On May 17, I testified at a New York City Council Committee on Public Housing hearing regarding a resolution in support of my bill, the NYCHA Real Property Public Review Act (S4641/A6964), which is sponsored in the New York State Assembly by Housing Committee Chair Keith Wright. Our legislation would ensure that any time the New York City Housing Authority (NYCHA) seeks to sell or lease its land or buildings, public housing residents and the broader communities to which they belong would have a voice through the fair and transparent process afforded by the City’s Uniform Land Use Review Procedure (ULURP).
On May 15, I joined State Senator Liz Krueger, other Democratic State Senators, State Assembly Members and City Councilmembers, and leaders of the Women’s Equality Coalition at a press conference restating our commitment to passage of Governor Cuomo’s full 10-point Women’s Equality Act in this year’s legislative session.
On May 15, I joined the SOCCC-64 coalition, Councilmember Rosie Mendez, Assembly Member Brian Kavanagh, members of CB3, and Lower East Side residents in marching and rallying to save the former CHARAS/El Bohio Community Center located at 605 East 9 Street from being converted into student dormitories. Together, we delivered the message loud and clear to Gregg Singer, the current owner of the building, and Jamshed Bharucha, the president of Cooper Union, that the community does not want dormitories in our former community center. For decades, CHARAS/El Bohio Community Center was a cherished public space for Lower East Side residents and I will continue to work with allies to return the building to community use.
On May 15, I joined City Councilmember Dan Garodnick, State Assemblymember Brian Kavanagh, City Councilmember Jessica Lappin and the Stuyvesant Town-Peter Cooper Village (ST/PCV) Tenants Association in denouncing the complex owners’ sudden decision to raise rents mid-lease on ST/PCV residents who were part of the Roberts v. Tishman Speyer class action. The rent increases, which are slated to go into effect on June 1 and reportedly range from $100 to more than $1,000 a month, are permitted by fine print in the Roberts settlement. Earlier this year, I joined many of my colleagues in government in writing to CWCapital Asset Management to urge the company not to take advantage of any such provision.
On May 13, I testified before the Multi-Board Task Force on East Midtown Rezoning (the Task Force) at its hearing on the New York City Planning Commission’s proposed rezoning of East Midtown. As I rule, I do not weigh in on rezoning proposals until the affected community boards have had their say but in this case I made an exception because the Task Force comprised of those boards asked me to do so. In my comments, I highlighted my belief that any plan to rezone East Midtown must include protections for the many historically and architecturally important buildings in the area as well as a concrete plan to finance the much-needed improvements to the area’s transportation infrastructure in a timely manner.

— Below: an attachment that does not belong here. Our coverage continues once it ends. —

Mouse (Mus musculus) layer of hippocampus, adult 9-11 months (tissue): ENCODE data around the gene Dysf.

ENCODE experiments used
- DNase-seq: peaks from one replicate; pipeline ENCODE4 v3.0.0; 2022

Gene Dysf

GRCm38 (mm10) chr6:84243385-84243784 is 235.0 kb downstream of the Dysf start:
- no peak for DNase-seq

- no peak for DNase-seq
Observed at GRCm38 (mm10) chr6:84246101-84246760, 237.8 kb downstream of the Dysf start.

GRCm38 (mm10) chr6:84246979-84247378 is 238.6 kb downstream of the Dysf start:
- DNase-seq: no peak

On May 13, I joined New York City Council Speaker Christine Quinn in voicing support for victims of a recent anti-gay attack near Madison Square Garden (MSG) and in distributing flyers seeking the public's help in identifying the perpetrators. I am outraged that anti-LGBT violence continues to be a problem in our city. The attack near MSG and another the following week outside the Port Authority Bus Terminal undermine our city’s reputation as a global beacon of tolerance and diversity.The vicious assaults are not a reflection of who we are as a city or community, but they serve as a reminder that we as New Yorkers still have work to do to end all forms of hate and violence.
Susan Steinberg, a neighborhood activist, tenant leader, and advocate for social and environmental justice, has been a pillar of the Stuyvesant Town-Peter Cooper Village (ST-PCV) community in which she has lived for more than three decades.
On May 9, I joined a delegation of NYU graduate research and teaching assistants, UAW Regional Director Julie Kushner, New York City Council Speaker Christine Quinn, New York State Assemblymembers Deborah Glick and Brian Kavanagh, and New York City Councilmember Margaret Chin in urging NYU President John Sexton to agree to a free and fair process to re-establish the graduate assistants’ union, whose last contract expired in 2005. As the State Senator whose district includes NYU’s main campus, it is personally disappointing to me that the university has persistently refused to recognize its graduate research and teaching assistants’ right to organize.